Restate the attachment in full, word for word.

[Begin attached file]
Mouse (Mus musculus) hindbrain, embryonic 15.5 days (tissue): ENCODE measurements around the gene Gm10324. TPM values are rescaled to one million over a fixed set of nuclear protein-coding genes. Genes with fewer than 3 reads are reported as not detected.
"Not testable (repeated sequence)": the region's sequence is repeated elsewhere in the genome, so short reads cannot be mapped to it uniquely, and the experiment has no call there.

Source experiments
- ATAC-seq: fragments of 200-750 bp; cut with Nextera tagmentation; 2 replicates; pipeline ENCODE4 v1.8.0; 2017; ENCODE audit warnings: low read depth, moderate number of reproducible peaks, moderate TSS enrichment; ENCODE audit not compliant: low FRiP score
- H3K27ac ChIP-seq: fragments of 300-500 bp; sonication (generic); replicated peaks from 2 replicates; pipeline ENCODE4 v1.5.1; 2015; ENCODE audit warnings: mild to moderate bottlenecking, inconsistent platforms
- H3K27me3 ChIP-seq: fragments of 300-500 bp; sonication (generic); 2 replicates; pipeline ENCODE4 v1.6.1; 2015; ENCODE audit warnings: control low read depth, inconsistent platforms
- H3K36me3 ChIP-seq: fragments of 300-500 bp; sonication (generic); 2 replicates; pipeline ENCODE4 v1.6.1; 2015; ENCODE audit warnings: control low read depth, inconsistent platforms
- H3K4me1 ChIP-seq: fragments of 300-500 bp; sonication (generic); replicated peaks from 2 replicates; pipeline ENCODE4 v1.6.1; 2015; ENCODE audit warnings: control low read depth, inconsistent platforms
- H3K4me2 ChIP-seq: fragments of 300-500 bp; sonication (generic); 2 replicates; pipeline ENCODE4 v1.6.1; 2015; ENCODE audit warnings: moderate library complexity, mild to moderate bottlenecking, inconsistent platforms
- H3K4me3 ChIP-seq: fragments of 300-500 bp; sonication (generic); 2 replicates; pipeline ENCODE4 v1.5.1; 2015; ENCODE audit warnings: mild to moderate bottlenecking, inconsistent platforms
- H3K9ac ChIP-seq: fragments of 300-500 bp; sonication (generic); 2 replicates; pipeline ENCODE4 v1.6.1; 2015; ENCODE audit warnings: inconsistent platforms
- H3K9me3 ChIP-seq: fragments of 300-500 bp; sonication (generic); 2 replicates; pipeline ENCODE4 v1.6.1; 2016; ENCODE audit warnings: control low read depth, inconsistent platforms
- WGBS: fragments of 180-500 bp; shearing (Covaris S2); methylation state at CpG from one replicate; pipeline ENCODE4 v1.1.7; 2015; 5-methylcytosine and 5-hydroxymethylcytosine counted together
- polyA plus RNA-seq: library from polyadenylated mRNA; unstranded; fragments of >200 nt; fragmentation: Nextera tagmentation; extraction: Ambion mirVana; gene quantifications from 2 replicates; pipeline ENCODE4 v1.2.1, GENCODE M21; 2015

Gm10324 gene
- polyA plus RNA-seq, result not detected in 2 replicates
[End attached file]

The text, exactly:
Mouse (Mus musculus) hindbrain, embryonic 15.5 days (tissue): ENCODE measurements around the gene Gm10324. TPM values are rescaled to one million over a fixed set of nuclear protein-coding genes. Genes with fewer than 3 reads are reported as not detected.
"Not testable (repeated sequence)": the region's sequence is repeated elsewhere in the genome, so short reads cannot be mapped to it uniquely, and the experiment has no call there.

Source experiments
- ATAC-seq: fragments of 200-750 bp; cut with Nextera tagmentation; 2 replicates; pipeline ENCODE4 v1.8.0; 2017; ENCODE audit warnings: low read depth, moderate number of reproducible peaks, moderate TSS enrichment; ENCODE audit not compliant: low FRiP score
- H3K27ac ChIP-seq: fragments of 300-500 bp; sonication (generic); replicated peaks from 2 replicates; pipeline ENCODE4 v1.5.1; 2015; ENCODE audit warnings: mild to moderate bottlenecking, inconsistent platforms
- H3K27me3 ChIP-seq: fragments of 300-500 bp; sonication (generic); 2 replicates; pipeline ENCODE4 v1.6.1; 2015; ENCODE audit warnings: control low read depth, inconsistent platforms
- H3K36me3 ChIP-seq: fragments of 300-500 bp; sonication (generic); 2 replicates; pipeline ENCODE4 v1.6.1; 2015; ENCODE audit warnings: control low read depth, inconsistent platforms
- H3K4me1 ChIP-seq: fragments of 300-500 bp; sonication (generic); replicated peaks from 2 replicates; pipeline ENCODE4 v1.6.1; 2015; ENCODE audit warnings: control low read depth, inconsistent platforms
- H3K4me2 ChIP-seq: fragments of 300-500 bp; sonication (generic); 2 replicates; pipeline ENCODE4 v1.6.1; 2015; ENCODE audit warnings: moderate library complexity, mild to moderate bottlenecking, inconsistent platforms
- H3K4me3 ChIP-seq: fragments of 300-500 bp; sonication (generic); 2 replicates; pipeline ENCODE4 v1.5.1; 2015; ENCODE audit warnings: mild to moderate bottlenecking, inconsistent platforms
- H3K9ac ChIP-seq: fragments of 300-500 bp; sonication (generic); 2 replicates; pipeline ENCODE4 v1.6.1; 2015; ENCODE audit warnings: inconsistent platforms
- H3K9me3 ChIP-seq: fragments of 300-500 bp; sonication (generic); 2 replicates; pipeline ENCODE4 v1.6.1; 2016; ENCODE audit warnings: control low read depth, inconsistent platforms
- WGBS: fragments of 180-500 bp; shearing (Covaris S2); methylation state at CpG from one replicate; pipeline ENCODE4 v1.1.7; 2015; 5-methylcytosine and 5-hydroxymethylcytosine counted together
- polyA plus RNA-seq: library from polyadenylated mRNA; unstranded; fragments of >200 nt; fragmentation: Nextera tagmentation; extraction: Ambion mirVana; gene quantifications from 2 replicates; pipeline ENCODE4 v1.2.1, GENCODE M21; 2015

Gm10324 gene
- polyA plus RNA-seq, result not detected in 2 replicates